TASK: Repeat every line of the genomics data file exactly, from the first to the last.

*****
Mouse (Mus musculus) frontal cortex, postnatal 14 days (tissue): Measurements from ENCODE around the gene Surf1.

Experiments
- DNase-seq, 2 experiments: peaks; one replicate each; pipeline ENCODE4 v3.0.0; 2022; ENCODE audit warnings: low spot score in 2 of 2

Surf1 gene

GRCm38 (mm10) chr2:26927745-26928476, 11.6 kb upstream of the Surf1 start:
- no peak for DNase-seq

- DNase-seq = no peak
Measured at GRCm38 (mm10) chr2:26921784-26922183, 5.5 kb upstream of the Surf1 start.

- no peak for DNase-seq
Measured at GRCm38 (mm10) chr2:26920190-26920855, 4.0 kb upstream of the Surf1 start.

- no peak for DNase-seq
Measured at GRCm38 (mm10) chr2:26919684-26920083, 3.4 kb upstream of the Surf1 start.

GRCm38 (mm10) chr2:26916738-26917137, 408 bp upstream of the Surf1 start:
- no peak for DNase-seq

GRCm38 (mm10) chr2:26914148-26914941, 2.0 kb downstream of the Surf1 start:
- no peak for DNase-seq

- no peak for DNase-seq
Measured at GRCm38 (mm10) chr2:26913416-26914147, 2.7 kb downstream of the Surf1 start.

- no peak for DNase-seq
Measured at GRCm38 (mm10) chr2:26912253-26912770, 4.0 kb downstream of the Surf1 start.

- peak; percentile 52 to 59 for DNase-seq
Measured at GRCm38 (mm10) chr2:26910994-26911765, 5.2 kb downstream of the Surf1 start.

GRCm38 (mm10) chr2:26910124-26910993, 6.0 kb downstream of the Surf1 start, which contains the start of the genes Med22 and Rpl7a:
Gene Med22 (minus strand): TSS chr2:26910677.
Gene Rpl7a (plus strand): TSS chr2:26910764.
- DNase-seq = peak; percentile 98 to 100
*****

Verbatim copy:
Mouse (Mus musculus) frontal cortex, postnatal 14 days (tissue): Measurements from ENCODE around the gene Surf1.

Experiments
- DNase-seq, 2 experiments: peaks; one replicate each; pipeline ENCODE4 v3.0.0; 2022; ENCODE audit warnings: low spot score in 2 of 2

Surf1 gene

GRCm38 (mm10) chr2:26927745-26928476, 11.6 kb upstream of the Surf1 start:
- no peak for DNase-seq

- DNase-seq = no peak
Measured at GRCm38 (mm10) chr2:26921784-26922183, 5.5 kb upstream of the Surf1 start.

- no peak for DNase-seq
Measured at GRCm38 (mm10) chr2:26920190-26920855, 4.0 kb upstream of the Surf1 start.

- no peak for DNase-seq
Measured at GRCm38 (mm10) chr2:26919684-26920083, 3.4 kb upstream of the Surf1 start.

GRCm38 (mm10) chr2:26916738-26917137, 408 bp upstream of the Surf1 start:
- no peak for DNase-seq

GRCm38 (mm10) chr2:26914148-26914941, 2.0 kb downstream of the Surf1 start:
- no peak for DNase-seq

- no peak for DNase-seq
Measured at GRCm38 (mm10) chr2:26913416-26914147, 2.7 kb downstream of the Surf1 start.

- no peak for DNase-seq
Measured at GRCm38 (mm10) chr2:26912253-26912770, 4.0 kb downstream of the Surf1 start.

- peak; percentile 52 to 59 for DNase-seq
Measured at GRCm38 (mm10) chr2:26910994-26911765, 5.2 kb downstream of the Surf1 start.

GRCm38 (mm10) chr2:26910124-26910993, 6.0 kb downstream of the Surf1 start, which contains the start of the genes Med22 and Rpl7a:
Gene Med22 (minus strand): TSS chr2:26910677.
Gene Rpl7a (plus strand): TSS chr2:26910764.
- DNase-seq = peak; percentile 98 to 100